It’s easy to criticize from the stands.

What’s more difficult is stepping into the game.

When you take yourself from spectator to player, you open yourself to vulnerability. To criticism. To the opinion of every casual passerby.

Playing the game allows you to approach problems differently. It grants you a newer, more intimate perspective on the game play.

You don’t have access to the 360 degree view of the guy in the nosebleed section yelling directions at you.

When you’re in the game, you must approach things head on. You must adapt quickly. You must perform and respond according to the limitations of your line of vision and periphery.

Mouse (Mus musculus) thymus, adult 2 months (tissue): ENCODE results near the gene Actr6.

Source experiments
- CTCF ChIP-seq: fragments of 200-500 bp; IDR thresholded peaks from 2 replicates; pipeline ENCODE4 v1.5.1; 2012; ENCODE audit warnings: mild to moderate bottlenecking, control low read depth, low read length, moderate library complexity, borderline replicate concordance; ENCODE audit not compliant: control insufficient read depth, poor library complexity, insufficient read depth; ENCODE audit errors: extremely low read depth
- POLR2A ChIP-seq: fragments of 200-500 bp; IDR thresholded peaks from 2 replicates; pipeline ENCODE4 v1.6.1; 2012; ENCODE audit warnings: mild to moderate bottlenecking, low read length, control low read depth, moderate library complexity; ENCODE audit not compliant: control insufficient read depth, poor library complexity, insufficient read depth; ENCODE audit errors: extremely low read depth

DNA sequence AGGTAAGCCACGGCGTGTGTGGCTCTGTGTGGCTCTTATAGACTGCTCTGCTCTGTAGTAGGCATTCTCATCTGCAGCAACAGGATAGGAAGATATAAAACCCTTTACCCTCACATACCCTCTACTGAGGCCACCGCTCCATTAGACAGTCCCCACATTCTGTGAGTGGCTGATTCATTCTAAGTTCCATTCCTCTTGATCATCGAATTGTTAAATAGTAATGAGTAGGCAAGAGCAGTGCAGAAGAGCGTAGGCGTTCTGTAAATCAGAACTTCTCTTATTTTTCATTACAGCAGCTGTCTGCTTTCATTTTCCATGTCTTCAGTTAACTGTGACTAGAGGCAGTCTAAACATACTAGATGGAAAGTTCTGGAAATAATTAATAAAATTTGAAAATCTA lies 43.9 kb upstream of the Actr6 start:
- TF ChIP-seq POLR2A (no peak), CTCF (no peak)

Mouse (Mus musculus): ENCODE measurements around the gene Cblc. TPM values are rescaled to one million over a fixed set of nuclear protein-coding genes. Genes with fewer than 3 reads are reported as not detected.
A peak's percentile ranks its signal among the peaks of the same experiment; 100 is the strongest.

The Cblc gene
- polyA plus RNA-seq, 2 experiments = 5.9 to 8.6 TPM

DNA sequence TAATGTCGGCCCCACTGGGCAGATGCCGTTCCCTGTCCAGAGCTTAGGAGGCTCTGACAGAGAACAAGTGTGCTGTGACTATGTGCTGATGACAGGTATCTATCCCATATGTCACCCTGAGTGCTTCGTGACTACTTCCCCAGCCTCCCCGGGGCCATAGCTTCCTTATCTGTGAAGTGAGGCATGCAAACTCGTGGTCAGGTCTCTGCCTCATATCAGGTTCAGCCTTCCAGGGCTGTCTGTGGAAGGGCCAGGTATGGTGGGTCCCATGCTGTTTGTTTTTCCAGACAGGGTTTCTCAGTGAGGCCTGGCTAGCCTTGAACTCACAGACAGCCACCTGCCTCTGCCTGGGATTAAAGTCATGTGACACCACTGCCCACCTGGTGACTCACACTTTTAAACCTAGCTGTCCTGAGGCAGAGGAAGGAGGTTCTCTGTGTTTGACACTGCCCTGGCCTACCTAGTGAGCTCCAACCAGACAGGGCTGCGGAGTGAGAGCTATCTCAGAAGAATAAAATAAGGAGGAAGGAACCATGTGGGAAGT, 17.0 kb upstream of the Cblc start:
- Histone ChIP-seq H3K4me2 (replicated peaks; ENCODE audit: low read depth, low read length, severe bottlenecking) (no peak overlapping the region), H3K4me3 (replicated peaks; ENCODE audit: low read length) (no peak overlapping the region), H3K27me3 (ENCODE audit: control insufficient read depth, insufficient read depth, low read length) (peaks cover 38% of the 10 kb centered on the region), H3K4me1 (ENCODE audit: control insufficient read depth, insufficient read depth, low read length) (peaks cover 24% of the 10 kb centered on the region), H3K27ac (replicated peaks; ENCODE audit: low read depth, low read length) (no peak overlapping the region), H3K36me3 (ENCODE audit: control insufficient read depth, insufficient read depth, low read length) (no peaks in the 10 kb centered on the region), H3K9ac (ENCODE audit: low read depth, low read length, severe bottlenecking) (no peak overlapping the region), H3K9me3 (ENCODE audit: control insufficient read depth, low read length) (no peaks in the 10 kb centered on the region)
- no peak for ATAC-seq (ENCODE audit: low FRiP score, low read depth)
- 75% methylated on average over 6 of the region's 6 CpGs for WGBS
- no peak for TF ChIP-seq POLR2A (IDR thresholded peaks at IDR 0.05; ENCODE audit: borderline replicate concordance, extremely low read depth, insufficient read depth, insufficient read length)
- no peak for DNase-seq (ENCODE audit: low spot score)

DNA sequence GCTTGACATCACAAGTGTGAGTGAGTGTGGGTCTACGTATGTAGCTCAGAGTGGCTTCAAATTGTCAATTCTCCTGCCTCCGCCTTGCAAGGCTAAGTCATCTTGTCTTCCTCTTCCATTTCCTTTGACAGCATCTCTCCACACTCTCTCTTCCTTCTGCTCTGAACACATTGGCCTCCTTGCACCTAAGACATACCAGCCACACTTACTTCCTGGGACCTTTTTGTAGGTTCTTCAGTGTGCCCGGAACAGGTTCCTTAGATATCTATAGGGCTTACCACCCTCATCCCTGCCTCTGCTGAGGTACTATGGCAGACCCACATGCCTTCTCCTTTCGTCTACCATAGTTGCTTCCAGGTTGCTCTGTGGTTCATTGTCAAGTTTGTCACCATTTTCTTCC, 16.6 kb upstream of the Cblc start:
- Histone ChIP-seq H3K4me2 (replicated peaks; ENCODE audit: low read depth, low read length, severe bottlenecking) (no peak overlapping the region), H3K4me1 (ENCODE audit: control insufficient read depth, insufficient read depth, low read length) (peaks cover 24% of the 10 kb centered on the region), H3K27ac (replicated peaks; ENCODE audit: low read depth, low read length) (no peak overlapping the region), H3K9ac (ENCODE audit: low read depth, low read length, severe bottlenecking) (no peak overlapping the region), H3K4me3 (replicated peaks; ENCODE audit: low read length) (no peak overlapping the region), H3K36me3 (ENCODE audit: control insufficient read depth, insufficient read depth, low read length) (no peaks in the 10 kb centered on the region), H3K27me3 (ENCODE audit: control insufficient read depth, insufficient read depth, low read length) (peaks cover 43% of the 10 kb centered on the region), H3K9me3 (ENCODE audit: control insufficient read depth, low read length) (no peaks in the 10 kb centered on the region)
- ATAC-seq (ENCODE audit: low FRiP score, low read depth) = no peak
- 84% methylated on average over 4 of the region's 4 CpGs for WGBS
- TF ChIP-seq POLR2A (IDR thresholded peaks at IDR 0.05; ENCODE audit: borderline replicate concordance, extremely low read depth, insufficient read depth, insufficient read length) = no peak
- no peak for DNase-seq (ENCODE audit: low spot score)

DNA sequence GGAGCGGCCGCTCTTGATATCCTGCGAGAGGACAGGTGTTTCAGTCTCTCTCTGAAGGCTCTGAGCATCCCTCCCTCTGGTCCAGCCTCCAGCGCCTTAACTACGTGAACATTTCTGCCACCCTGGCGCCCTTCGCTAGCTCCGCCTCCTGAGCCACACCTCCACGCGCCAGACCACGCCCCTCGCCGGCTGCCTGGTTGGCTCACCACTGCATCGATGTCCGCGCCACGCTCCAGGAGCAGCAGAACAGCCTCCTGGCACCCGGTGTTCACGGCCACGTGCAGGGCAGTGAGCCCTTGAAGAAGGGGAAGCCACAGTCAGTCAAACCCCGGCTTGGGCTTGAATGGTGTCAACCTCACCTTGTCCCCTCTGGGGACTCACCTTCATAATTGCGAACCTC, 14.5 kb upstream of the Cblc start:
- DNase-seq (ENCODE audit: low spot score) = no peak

You don’t have time to evaluate what happened in other areas of the game. You don’t have time to banter about plays that happened in an earlier quarter.

You must be present in the game as it’s played.

I think this metaphor opens up an interesting thought experiment for life, for business, and for relationships, too.

For the things I’m participating in, what’s my default orientation?

Am I offering up opinions as a spectator? Or am I present, giving the game a competitor’s dedication?

I’ve noticed an interesting observation from my own experience.

It may seem counterintuitive, but spectating exhausts me far more than participating fully in the game of life. Having skin in the game makes it more invigorating.

Both take energy. Actively participating produces positive energy. Criticizing as a spectator yields negative energy.

If you want to live a better life, I say play the game. Don’t shout from the stands how to do it better.

Enter the game. Criticize by creating.